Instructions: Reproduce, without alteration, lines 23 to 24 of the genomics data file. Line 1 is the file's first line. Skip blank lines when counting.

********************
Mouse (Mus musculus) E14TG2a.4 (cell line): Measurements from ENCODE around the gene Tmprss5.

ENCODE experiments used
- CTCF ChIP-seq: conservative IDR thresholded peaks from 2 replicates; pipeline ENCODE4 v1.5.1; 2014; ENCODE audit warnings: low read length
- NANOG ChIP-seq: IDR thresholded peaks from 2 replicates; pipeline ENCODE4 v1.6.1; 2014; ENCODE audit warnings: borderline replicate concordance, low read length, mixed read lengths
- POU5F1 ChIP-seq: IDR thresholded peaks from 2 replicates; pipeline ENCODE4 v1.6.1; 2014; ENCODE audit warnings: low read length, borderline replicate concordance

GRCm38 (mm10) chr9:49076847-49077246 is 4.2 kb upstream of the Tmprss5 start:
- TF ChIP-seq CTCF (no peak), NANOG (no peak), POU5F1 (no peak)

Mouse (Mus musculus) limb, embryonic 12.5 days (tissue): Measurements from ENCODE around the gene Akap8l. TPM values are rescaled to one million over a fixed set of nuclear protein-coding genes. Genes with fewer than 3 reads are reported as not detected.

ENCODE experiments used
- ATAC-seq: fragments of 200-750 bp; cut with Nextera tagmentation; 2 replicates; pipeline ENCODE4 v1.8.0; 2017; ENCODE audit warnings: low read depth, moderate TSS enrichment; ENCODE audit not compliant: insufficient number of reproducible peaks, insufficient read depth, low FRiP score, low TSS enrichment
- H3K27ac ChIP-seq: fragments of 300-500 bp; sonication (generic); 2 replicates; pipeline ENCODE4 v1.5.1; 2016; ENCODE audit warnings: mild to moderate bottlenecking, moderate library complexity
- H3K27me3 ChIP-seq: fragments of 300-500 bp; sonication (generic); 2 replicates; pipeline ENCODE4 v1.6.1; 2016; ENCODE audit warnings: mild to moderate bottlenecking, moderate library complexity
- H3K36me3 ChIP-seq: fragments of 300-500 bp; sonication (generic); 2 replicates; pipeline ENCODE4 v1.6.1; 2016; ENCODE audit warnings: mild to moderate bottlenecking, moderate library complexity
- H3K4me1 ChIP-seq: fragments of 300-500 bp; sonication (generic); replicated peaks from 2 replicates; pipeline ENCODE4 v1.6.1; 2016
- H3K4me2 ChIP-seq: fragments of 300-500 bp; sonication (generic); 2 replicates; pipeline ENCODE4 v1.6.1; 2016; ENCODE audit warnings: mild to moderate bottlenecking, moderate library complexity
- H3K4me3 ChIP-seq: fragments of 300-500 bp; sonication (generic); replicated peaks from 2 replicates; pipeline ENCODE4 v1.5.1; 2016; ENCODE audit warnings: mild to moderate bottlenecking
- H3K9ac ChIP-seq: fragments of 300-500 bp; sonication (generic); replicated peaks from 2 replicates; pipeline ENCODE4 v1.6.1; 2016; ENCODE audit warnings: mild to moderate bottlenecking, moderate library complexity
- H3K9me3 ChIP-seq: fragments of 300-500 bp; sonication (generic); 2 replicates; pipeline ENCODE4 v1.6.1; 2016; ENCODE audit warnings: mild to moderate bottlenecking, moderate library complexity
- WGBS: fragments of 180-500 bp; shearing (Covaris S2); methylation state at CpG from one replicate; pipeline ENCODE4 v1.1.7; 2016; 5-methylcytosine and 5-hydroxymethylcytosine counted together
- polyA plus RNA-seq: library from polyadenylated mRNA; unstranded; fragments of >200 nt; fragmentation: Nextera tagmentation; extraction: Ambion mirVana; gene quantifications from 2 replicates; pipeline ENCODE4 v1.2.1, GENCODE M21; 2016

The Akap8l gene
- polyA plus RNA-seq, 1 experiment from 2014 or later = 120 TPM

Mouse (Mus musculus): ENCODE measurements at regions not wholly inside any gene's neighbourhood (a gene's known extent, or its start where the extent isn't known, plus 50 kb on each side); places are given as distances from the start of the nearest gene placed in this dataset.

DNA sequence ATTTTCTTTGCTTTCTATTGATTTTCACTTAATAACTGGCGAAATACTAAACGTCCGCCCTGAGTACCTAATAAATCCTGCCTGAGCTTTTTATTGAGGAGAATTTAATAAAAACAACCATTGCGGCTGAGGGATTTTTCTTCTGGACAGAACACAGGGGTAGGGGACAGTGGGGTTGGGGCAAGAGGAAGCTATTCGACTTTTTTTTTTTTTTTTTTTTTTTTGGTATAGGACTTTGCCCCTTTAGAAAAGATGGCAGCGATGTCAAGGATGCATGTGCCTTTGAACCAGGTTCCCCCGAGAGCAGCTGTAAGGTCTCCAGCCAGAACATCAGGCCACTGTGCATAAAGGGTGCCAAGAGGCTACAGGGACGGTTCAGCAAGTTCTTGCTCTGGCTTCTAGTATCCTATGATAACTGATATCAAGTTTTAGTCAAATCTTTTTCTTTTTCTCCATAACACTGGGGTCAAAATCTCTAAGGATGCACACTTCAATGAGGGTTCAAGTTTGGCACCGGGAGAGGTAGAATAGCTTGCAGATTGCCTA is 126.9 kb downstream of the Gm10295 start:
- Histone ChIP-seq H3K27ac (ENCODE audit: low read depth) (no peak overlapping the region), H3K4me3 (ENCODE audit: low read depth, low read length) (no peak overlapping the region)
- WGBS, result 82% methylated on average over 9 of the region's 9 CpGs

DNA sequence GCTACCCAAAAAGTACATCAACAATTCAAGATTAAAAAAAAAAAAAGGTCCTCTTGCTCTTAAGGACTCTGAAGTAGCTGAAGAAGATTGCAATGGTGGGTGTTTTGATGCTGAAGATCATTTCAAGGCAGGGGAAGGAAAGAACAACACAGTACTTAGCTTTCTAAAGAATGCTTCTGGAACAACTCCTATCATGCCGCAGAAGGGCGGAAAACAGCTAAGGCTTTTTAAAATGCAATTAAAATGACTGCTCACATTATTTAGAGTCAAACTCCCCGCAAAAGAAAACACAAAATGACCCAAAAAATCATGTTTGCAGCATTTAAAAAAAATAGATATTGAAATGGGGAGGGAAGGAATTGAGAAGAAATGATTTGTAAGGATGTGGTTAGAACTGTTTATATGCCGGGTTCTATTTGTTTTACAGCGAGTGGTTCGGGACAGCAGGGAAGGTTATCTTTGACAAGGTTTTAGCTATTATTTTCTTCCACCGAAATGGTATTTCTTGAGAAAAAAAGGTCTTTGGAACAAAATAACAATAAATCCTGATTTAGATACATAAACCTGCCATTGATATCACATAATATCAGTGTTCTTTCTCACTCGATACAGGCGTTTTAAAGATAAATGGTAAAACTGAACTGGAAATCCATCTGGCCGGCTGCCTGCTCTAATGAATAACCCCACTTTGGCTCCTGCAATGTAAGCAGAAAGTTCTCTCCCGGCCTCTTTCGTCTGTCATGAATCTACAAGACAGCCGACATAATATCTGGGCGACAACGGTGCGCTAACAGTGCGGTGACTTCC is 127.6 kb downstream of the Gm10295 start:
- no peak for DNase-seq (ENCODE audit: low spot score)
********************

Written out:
Mouse (Mus musculus): ENCODE measurements at regions not wholly inside any gene's neighbourhood (a gene's known extent, or its start where the extent isn't known, plus 50 kb on each side); places are given as distances from the start of the nearest gene placed in this dataset.

DNA sequence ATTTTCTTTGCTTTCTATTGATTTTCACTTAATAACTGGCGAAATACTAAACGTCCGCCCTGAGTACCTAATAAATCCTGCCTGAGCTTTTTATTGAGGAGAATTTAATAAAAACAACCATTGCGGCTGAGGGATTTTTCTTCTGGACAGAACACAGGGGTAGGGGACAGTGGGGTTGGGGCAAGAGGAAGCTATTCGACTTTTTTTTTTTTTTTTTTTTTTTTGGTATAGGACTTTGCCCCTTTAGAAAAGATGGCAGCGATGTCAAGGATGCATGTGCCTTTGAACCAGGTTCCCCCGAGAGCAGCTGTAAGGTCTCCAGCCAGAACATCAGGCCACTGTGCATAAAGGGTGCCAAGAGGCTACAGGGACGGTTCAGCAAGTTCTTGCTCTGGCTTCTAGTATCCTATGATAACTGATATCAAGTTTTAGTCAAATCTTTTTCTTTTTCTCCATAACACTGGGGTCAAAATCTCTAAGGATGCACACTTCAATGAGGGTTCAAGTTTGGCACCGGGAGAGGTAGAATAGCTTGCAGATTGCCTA is 126.9 kb downstream of the Gm10295 start: